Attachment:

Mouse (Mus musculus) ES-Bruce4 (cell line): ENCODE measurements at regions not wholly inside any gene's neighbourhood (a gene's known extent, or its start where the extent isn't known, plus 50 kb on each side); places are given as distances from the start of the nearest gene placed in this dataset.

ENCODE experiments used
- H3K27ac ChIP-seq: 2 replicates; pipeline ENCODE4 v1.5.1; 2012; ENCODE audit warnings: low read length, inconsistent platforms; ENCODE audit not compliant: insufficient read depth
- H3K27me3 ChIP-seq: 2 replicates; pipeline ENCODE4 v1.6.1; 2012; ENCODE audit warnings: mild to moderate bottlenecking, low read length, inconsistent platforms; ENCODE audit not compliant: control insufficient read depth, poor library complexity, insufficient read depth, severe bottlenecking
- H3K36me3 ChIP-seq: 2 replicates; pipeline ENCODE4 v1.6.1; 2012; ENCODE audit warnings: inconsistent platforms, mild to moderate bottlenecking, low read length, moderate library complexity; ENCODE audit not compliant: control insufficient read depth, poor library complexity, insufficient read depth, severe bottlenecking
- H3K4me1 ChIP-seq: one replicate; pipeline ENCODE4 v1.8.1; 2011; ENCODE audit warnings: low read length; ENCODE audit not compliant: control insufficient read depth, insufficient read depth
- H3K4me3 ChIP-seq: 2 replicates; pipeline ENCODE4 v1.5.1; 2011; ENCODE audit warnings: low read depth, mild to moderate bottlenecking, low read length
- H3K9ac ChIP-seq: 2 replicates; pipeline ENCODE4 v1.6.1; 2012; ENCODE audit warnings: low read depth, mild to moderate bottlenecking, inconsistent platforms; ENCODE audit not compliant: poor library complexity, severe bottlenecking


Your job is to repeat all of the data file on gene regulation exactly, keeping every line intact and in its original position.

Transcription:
Mouse (Mus musculus) ES-Bruce4 (cell line): ENCODE measurements at regions not wholly inside any gene's neighbourhood (a gene's known extent, or its start where the extent isn't known, plus 50 kb on each side); places are given as distances from the start of the nearest gene placed in this dataset.

ENCODE experiments used
- H3K27ac ChIP-seq: 2 replicates; pipeline ENCODE4 v1.5.1; 2012; ENCODE audit warnings: low read length, inconsistent platforms; ENCODE audit not compliant: insufficient read depth
- H3K27me3 ChIP-seq: 2 replicates; pipeline ENCODE4 v1.6.1; 2012; ENCODE audit warnings: mild to moderate bottlenecking, low read length, inconsistent platforms; ENCODE audit not compliant: control insufficient read depth, poor library complexity, insufficient read depth, severe bottlenecking
- H3K36me3 ChIP-seq: 2 replicates; pipeline ENCODE4 v1.6.1; 2012; ENCODE audit warnings: inconsistent platforms, mild to moderate bottlenecking, low read length, moderate library complexity; ENCODE audit not compliant: control insufficient read depth, poor library complexity, insufficient read depth, severe bottlenecking
- H3K4me1 ChIP-seq: one replicate; pipeline ENCODE4 v1.8.1; 2011; ENCODE audit warnings: low read length; ENCODE audit not compliant: control insufficient read depth, insufficient read depth
- H3K4me3 ChIP-seq: 2 replicates; pipeline ENCODE4 v1.5.1; 2011; ENCODE audit warnings: low read depth, mild to moderate bottlenecking, low read length
- H3K9ac ChIP-seq: 2 replicates; pipeline ENCODE4 v1.6.1; 2012; ENCODE audit warnings: low read depth, mild to moderate bottlenecking, inconsistent platforms; ENCODE audit not compliant: poor library complexity, severe bottlenecking